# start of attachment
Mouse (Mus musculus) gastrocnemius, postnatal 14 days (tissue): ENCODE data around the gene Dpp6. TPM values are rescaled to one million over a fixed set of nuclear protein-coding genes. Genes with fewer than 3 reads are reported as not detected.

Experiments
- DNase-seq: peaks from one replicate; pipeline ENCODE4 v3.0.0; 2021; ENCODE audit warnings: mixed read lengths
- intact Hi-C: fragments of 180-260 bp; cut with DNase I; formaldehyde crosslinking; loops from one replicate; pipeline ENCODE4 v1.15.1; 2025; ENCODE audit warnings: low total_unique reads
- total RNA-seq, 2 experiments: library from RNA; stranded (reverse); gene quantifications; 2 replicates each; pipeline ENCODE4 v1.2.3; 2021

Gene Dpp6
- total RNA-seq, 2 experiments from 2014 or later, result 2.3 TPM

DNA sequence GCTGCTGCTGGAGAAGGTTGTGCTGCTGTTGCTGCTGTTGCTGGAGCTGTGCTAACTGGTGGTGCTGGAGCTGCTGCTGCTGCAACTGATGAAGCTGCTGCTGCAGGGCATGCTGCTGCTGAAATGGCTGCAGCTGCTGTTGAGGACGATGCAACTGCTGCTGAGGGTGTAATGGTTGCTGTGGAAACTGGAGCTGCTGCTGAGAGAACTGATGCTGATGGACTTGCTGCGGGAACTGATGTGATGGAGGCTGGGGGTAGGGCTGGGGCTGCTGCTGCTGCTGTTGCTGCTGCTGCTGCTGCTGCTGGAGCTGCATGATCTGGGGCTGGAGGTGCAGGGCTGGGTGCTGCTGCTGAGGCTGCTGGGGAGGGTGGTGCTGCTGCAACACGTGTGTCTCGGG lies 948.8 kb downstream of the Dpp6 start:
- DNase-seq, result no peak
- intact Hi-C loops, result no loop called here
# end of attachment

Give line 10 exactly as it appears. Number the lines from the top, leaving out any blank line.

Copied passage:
- intact Hi-C loops, result no loop called here